NCAA says BYU basketball star Yoeli Childs must miss first 9 games next season after snafu related to NBA Draft

(Rick Egan | The Salt Lake Tribune) Brigham Young Cougars forward Yoeli Childs (23) tries to get past Santa Clara Broncos forward Henrik Jadersten (3), in basketball action between Brigham Young Cougars and Santa Clara Broncos at the Marriott Center in Provo, Saturday, Jan. 12, 2019.

Provo • When he decided to return to BYU’s basketball team for his senior season late last May, star forward Yoeli Childs promised a “magical season” under new coach Mark Pope.

But the all-West Coast Conference player will not be a part of the Cougars’ first nine games.

Childs has been suspended from playing in those non-conference games — that will include the Maui Invitational and likely the showdown at Utah on Dec. 4 — because the NCAA determined that he was not in compliance with the new rules instituted during the 2018-19 season regulating how student-athletes can sign with an agent and maintain their remaining eligibility.

Childs apparently hired an agent before filing the proper paperwork with the NCAA.

The NCAA made the ruling a few months ago; BYU appealed, but learned Thursday that its appeal had been denied.

“There was some confusion with this new process, and I made decisions that have caused an outcome that none of us like,” Childs said Friday afternoon during a news conference that was originally called to discuss BYU’s trip to Italy next week. “I just want everyone to know that my intent was never to do something wrong.”

Last March, Childs declared for the 2019 NBA draft and signed with an agent while he explored his options, and agents were permitted to cover certain expenses for their clients during that time. One of the questions in dispute is whether Childs’ chosen agent was certified by the NCAA.

In its release, BYU notes that “agents in 2019 were not required to be certified by the NCAA as the Rice Commission required. Certification will be required in 2020.”

“There is never going to be a situation like this in the future, because the way these rules were changed, they are only for this year,” Childs said. “There are certain certifications and certain processes that will happen in the future. There is never going to be another case like this.”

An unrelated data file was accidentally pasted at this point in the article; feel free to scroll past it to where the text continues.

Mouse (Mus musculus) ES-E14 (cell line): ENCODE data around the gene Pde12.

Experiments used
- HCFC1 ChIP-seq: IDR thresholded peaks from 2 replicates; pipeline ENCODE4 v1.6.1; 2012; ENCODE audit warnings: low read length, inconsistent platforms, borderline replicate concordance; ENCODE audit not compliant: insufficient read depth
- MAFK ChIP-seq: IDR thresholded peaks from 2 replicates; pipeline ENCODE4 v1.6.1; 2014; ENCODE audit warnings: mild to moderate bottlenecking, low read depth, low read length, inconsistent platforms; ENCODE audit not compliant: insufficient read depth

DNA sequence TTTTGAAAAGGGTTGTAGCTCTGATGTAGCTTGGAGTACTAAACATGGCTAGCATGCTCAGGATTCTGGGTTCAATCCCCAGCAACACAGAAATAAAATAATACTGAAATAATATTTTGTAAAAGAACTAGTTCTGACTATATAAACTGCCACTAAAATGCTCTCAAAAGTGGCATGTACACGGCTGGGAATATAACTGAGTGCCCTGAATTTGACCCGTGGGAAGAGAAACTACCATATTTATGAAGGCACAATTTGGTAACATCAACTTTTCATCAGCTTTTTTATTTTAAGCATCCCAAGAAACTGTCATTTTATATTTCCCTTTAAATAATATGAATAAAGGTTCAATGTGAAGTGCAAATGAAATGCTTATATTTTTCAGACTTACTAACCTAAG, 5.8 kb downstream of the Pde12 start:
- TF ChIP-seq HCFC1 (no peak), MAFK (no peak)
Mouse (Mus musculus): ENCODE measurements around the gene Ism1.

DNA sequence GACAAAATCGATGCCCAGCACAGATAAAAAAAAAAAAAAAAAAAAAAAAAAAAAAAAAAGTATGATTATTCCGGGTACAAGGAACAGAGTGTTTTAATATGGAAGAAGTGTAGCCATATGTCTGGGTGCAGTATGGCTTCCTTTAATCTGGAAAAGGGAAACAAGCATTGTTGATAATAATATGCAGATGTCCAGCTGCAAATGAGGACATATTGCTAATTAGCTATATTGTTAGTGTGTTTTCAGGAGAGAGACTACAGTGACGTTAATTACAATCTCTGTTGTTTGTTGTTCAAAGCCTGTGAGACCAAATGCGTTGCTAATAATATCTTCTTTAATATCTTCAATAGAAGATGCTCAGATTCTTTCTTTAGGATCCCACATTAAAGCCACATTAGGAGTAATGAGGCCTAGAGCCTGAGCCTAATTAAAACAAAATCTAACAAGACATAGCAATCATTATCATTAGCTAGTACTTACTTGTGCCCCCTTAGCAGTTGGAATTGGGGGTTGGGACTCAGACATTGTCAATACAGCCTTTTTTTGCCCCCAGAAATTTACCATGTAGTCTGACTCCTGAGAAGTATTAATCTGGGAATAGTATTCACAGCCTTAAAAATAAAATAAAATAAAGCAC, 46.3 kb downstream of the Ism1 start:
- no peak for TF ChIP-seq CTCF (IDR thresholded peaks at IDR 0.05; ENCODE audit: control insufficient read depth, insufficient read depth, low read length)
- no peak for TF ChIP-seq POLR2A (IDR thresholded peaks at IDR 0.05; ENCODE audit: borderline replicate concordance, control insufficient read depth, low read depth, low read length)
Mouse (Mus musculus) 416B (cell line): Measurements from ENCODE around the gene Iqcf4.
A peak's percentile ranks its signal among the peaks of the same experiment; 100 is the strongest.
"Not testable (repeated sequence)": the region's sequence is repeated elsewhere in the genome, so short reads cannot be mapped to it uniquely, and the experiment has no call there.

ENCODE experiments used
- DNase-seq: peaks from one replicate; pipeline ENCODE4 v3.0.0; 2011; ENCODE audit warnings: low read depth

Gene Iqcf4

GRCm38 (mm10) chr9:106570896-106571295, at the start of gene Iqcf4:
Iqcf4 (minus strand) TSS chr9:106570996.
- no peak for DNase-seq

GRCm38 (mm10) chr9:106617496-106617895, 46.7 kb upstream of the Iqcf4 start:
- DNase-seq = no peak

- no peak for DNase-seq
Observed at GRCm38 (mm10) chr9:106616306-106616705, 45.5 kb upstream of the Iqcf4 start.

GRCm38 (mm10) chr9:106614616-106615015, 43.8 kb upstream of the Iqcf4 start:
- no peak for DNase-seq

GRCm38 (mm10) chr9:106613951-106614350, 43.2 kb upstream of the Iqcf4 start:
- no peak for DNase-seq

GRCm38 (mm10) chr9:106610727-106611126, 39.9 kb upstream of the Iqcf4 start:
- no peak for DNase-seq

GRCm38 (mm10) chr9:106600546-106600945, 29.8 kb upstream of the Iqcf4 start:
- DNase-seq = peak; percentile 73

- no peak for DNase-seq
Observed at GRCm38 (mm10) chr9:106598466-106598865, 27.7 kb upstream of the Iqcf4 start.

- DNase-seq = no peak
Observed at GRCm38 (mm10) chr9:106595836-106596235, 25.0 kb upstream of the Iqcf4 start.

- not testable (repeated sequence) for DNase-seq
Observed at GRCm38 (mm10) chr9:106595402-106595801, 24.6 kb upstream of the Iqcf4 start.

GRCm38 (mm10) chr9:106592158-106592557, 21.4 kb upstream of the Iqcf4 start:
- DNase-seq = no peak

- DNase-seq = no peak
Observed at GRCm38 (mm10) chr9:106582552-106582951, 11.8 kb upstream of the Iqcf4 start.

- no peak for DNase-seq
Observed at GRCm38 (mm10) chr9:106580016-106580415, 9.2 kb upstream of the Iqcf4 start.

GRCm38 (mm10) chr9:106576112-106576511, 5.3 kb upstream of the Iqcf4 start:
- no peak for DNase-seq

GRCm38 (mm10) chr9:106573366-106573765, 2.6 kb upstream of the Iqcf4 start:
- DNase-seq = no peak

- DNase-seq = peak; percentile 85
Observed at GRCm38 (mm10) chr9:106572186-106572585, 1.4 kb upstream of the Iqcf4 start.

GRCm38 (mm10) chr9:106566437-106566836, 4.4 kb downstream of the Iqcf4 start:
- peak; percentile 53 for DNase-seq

Childs said he made the decision on May 29 to return to BYU knowing that the NCAA might not accept his plea for reinstatement. He decided to return anyway.

“Nine games wasn’t a number any of us were expecting, but that’s life,” Childs said. “I am not going to say this hasn’t been an extremely emotional process, because it has been. For the past day or so I have wrestled between being so mad and being accepting of what is happening.”

He said that even if the penalty had been one game or an entire season, he would have still returned to BYU for his final year.

“I refuse to not let this be a magical season,” he said. “Nine games isn’t going to stop that. Nothing on this earth is going to stop that, whether it is injuries or challenges outside of basketball. I refuse to let that happen.”

New BYU coach Mark Pope said that as the new coaching staff met with Childs in April and May and talked to him about his role if he were to return, they learned that there was a “timing issue” with his declaration for the draft and hiring of an agent.

“There was a lot of uncertainty and miscommunication,” Pope said. “And then Yoeli is making these life-changing decisions with brand new rules. … Certainly, I would echo [Athletic Director Tom Holmoe]’s comments that we are incredibly, incredibly disappointed [because] you are not going to find a young person anywhere who has tried so hard to do things exactly the right way knowing that there were going to be complications coming.”

Said Childs: “I was without a head coach [after Dave Rose retired] and I kind of thought I was doing the right things.”

In a statement that was part of the BYU release, Holmoe said Childs was “honest and forthright” throughout the process.

“He chose to test the waters of turning professional and thought he was doing what was right to maintain his eligibility, which would allow him to return for his senior year. Amid the confusion of the NCAA allowing student athletes to sign with agents and still return to school, Yoeli was caught in the transition of a changing landscape,” Holmoe said. “We are disappointed with the NCAA’s decision to withhold nine games of his senior season. Yoeli … clearly communicated his desire to return to BYU to graduate and compete with his teammates. Yoeli Childs is an outstanding student athlete with a bright future.”